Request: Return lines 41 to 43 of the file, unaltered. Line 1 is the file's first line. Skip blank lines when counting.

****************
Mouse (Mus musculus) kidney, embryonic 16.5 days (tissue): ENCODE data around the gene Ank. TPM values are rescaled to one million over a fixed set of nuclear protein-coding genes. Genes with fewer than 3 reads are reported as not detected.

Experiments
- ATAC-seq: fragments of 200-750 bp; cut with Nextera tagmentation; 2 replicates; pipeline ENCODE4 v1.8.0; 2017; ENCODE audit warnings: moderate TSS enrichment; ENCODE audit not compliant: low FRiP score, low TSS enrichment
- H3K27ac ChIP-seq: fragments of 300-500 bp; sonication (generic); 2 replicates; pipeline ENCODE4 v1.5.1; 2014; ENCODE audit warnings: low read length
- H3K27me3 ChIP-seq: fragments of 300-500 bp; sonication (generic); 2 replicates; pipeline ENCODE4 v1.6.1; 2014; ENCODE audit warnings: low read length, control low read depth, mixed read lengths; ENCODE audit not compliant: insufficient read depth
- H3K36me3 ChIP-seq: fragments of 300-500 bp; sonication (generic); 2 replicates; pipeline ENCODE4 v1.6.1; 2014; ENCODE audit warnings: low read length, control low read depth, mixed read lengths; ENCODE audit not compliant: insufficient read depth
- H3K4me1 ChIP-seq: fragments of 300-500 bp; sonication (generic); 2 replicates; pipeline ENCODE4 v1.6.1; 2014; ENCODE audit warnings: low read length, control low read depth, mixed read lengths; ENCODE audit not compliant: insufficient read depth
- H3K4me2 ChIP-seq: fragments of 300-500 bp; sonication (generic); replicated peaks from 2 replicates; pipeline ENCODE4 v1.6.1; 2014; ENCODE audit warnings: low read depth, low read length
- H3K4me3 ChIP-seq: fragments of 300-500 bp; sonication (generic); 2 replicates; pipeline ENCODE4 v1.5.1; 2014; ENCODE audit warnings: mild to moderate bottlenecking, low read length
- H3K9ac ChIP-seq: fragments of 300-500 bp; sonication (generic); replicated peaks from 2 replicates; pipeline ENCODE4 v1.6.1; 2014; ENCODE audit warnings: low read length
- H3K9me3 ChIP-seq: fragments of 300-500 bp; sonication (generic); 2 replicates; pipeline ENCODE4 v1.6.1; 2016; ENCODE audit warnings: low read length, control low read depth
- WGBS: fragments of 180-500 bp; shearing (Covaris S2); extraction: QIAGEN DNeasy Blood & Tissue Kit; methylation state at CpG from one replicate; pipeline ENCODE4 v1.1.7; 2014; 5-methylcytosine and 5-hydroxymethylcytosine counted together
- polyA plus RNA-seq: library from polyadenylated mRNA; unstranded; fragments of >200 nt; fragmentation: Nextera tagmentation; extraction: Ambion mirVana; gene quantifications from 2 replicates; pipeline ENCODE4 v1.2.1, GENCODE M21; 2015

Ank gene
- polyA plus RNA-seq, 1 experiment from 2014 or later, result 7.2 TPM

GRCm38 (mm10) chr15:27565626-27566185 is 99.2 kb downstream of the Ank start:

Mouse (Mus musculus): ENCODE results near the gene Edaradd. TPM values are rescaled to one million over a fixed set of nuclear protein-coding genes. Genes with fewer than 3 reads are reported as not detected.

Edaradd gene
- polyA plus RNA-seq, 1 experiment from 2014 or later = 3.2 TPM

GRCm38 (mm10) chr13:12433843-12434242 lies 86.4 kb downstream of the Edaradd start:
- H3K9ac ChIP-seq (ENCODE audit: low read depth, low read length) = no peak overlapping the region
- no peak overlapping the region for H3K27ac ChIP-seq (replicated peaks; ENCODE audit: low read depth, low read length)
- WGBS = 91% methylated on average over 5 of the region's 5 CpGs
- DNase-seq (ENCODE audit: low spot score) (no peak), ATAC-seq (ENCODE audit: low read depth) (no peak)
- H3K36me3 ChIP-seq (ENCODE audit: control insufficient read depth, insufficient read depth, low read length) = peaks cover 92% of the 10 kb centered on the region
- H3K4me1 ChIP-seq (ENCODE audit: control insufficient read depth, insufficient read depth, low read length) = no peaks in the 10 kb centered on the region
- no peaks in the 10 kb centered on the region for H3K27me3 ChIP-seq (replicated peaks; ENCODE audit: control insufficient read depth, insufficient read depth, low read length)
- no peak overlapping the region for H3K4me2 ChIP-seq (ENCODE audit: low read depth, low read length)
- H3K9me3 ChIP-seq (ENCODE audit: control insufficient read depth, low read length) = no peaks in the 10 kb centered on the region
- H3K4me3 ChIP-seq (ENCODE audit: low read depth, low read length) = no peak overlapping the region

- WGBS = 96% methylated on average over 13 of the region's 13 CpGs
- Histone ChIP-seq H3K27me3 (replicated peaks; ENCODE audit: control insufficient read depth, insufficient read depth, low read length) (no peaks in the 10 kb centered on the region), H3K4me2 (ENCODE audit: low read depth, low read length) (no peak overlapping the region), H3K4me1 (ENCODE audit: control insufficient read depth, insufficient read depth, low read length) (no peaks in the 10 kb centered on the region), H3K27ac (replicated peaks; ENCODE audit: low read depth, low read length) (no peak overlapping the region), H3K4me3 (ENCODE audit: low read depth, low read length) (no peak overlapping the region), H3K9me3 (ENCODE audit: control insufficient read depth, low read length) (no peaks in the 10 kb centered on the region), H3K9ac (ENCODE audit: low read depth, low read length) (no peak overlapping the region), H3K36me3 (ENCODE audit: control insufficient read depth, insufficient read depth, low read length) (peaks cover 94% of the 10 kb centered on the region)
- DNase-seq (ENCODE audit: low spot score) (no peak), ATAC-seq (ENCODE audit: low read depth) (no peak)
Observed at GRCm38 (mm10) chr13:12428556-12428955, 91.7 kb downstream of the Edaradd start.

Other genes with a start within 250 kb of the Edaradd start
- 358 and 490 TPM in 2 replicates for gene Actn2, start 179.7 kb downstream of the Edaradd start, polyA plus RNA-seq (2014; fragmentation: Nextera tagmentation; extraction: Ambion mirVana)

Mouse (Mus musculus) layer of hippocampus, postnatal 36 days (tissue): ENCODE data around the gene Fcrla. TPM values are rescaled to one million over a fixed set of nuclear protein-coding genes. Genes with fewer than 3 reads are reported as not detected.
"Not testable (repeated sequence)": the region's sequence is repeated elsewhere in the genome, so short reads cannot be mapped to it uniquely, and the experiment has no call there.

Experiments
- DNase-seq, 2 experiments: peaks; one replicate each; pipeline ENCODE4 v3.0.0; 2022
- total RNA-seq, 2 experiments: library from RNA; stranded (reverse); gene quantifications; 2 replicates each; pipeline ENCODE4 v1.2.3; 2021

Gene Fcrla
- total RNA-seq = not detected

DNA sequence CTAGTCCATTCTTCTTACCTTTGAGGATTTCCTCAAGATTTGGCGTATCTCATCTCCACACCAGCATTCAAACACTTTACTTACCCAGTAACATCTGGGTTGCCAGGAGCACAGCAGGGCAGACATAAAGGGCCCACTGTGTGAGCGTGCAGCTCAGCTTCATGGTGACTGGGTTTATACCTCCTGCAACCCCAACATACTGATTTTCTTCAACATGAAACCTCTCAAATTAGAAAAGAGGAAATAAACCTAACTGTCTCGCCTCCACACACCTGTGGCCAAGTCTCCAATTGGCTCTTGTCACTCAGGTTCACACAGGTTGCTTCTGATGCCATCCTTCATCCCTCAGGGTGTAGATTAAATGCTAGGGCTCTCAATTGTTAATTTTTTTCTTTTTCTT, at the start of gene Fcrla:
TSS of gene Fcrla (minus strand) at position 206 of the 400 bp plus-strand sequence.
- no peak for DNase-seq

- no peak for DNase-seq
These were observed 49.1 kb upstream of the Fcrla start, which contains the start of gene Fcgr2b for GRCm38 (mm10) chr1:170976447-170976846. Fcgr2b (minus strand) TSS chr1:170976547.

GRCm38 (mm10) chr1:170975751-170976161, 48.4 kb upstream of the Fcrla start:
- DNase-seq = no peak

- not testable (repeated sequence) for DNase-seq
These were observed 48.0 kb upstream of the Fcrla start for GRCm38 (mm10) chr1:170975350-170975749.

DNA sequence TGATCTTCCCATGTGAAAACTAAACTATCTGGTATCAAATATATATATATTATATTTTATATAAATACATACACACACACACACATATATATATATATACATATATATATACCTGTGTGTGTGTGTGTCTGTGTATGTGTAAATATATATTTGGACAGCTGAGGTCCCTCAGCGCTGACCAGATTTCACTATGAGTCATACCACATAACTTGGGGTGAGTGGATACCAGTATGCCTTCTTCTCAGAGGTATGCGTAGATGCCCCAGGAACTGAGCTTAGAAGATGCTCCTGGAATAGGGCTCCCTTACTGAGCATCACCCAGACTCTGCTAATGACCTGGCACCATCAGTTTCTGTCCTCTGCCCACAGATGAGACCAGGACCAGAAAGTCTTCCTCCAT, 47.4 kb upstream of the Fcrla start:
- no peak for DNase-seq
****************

- total RNA-seq, 2 experiments: library from RNA; stranded (reverse); gene quantifications; 2 replicates each; pipeline ENCODE4 v1.2.3; 2021

Gene Fcrla
- total RNA-seq = not detected